to bypass competitors completely.

c) Guerilla marketing warfare


Guerilla warfare basically involves winning small victories that can over time amount to a

large gain in market share (Kotler, 1981). This attack works because it is very

unconventional which makes it difficult for the defender to counter-attack, and because they

are aimed at small, weak, and unprotected market positions (Kotler, 1981). One example of

guerilla warfare occurred when IBM won a lawsuit against Hitachi on the grounds that

Hitachi stole IBM software. Because IBM won this small battle, Japanese computer

manufacturers had to become defensive by investing large sums of money into scarce

software research and development personnel who had to re-write old programs and

develop new programs which did not interfere with IBM's intellectual property rights (Kotler,

1981). This type of guerilla warfare pushed Japanese computer makers back many years.

Guerilla strategy is usually implemented by companies who are smaller in market position

and resource base than the firm they attack. This strategy has usually been used by the

Japanese on U.S. firms which have caused a large drain on the resources used by the U.S.

firms (Kotler, 1985).

As conclusion, the appropriate marketing warfare strategy depends on the firm's position

relative to its opponents. In developing its strategy, the firm must objectively determine its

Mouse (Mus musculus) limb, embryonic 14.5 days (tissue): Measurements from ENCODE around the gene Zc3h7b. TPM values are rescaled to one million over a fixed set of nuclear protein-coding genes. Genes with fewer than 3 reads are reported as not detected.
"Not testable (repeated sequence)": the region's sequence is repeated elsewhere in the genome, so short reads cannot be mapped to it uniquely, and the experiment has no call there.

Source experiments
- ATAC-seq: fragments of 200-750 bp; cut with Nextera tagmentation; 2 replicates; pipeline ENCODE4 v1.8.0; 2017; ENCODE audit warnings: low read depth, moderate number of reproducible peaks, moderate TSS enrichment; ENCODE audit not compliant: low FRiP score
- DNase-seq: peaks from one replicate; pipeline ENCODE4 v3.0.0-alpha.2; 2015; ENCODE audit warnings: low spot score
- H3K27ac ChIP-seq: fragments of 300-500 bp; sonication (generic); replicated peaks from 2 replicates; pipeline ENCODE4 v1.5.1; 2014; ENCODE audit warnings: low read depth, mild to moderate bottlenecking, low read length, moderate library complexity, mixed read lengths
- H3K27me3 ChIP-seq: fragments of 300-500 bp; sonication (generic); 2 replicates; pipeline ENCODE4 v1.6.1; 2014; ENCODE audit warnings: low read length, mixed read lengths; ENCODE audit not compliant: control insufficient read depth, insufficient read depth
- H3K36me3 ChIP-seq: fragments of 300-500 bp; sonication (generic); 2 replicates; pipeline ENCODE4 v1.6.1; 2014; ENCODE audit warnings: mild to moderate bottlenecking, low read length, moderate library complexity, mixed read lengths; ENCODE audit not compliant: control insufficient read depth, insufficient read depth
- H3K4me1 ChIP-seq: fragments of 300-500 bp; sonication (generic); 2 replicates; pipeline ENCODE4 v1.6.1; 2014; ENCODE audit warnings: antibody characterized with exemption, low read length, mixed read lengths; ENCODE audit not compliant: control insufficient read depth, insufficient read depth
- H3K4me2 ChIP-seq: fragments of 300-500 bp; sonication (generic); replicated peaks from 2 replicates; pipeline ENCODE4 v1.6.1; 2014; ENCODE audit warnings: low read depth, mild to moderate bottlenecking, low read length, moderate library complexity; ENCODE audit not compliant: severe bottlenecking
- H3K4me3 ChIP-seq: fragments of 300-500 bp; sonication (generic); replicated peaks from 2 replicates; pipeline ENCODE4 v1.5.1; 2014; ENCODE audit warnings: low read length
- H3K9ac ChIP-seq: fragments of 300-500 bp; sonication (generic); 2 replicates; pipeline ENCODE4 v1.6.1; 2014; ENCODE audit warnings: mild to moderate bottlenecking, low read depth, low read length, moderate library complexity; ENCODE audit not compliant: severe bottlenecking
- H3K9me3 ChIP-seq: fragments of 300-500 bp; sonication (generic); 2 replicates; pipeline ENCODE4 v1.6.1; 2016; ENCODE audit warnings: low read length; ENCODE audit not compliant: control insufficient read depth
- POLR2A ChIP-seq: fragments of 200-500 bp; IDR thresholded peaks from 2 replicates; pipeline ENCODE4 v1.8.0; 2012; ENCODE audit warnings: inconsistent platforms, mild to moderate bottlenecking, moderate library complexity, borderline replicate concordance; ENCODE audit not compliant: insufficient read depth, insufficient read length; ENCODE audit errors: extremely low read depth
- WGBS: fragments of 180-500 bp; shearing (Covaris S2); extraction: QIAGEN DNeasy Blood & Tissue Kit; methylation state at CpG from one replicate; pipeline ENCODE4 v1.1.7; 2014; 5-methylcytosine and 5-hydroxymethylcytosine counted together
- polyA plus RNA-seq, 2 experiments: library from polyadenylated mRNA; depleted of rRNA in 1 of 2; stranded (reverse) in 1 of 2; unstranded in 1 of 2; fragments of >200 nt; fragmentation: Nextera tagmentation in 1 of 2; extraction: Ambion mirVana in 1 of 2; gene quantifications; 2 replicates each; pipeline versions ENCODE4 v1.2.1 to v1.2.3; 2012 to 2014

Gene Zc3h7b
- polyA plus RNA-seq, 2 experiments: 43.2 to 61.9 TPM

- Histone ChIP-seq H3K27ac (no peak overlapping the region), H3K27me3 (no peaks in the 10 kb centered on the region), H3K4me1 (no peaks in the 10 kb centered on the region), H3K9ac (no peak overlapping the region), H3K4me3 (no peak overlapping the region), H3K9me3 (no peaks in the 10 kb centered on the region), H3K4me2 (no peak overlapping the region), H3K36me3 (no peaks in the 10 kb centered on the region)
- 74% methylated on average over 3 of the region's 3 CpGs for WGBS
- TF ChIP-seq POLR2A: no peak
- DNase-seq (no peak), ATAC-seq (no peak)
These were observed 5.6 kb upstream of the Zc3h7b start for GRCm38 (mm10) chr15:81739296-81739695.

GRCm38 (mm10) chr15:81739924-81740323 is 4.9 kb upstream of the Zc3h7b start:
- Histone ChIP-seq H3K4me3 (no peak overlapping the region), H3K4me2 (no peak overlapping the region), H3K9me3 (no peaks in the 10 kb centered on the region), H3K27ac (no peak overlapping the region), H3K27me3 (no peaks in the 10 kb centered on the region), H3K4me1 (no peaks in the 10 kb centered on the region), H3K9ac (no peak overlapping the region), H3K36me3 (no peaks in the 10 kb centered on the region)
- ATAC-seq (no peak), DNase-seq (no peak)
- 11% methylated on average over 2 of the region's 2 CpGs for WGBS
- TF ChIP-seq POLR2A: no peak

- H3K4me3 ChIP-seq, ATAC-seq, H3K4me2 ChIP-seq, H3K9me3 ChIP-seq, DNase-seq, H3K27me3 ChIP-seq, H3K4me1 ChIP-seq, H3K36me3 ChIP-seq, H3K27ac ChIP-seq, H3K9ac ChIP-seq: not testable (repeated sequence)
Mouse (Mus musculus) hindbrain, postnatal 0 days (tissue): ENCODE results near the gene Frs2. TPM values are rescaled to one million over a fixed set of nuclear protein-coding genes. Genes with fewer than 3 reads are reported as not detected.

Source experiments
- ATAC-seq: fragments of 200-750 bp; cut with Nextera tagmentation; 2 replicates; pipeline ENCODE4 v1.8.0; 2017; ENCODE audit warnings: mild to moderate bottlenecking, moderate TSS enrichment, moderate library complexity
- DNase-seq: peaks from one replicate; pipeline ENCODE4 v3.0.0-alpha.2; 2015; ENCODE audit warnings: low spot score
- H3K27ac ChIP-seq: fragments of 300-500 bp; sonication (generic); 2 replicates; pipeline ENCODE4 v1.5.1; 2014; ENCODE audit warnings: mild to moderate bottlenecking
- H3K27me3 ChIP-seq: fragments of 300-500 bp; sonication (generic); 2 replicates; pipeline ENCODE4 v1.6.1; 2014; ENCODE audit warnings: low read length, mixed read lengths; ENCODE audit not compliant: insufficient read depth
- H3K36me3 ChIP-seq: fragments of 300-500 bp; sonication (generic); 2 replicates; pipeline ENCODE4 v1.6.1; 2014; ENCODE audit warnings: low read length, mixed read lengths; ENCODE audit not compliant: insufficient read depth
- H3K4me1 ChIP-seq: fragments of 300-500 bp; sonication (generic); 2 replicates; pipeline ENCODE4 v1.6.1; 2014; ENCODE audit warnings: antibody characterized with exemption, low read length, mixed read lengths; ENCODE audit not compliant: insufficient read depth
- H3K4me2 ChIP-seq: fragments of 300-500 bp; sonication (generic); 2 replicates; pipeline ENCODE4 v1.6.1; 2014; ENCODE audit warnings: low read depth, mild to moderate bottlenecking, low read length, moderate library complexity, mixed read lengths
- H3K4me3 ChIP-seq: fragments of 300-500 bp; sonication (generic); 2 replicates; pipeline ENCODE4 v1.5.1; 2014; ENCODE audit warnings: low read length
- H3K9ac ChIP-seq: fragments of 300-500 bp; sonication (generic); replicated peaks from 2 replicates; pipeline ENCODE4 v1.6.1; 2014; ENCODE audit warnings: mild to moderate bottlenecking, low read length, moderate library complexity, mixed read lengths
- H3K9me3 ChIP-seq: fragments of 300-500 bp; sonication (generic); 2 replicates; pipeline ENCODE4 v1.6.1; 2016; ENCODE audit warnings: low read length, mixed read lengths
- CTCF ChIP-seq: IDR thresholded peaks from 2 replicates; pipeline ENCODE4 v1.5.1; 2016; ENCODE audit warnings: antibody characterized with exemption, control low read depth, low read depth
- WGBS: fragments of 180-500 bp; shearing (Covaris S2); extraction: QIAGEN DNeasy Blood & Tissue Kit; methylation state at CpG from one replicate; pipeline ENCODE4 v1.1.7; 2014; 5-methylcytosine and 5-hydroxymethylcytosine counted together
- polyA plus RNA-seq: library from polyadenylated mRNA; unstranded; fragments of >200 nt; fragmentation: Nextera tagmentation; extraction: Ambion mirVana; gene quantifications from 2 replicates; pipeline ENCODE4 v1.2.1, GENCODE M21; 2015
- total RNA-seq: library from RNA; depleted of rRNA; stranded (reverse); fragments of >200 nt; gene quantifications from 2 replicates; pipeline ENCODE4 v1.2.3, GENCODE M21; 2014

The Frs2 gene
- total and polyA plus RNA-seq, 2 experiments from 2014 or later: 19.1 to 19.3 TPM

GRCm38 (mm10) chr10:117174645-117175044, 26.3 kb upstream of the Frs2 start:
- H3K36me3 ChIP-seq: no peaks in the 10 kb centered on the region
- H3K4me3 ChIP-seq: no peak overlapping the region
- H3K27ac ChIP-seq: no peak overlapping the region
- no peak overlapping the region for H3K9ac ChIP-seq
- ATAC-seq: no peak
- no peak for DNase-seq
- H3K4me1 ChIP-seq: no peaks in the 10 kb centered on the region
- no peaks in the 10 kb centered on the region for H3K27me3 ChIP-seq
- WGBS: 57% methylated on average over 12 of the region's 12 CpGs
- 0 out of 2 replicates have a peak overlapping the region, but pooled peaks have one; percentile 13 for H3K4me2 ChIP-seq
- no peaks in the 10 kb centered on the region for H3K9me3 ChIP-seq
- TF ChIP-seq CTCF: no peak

position in the market. Once this is done, a defensive, offensive, flanking, or guerrilla

strategy can be selected depending on the firm's position relative to the competition.

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REFERENCES
George, Ray. (2008). Understanding Your Brand – Aligning Brand Equity to Drive Business
Value. NY: Cummins Communication.

Jackson, Mariette. (2003). Measuring Brands and Their Performance. The Chartered
Institute of Marketing Journal. 12 (7): 5-7

Paulina Papathahopoulu and George J Avlontis. (2005). Product and Management.


Thousand Oaks, California: Sage Publications

Quick MBA. (Mac 9, 2008). Brand Equity. Retrieved 12 Mac, 2008, from the world wide web:
http://www.netmba.com/brand_equity/brand equity.html

William C. Finnie. (2006). Basic Of Business Warfare. Competitive Intelligence Review.


Volume 3, Issue 3-4: 10 - 15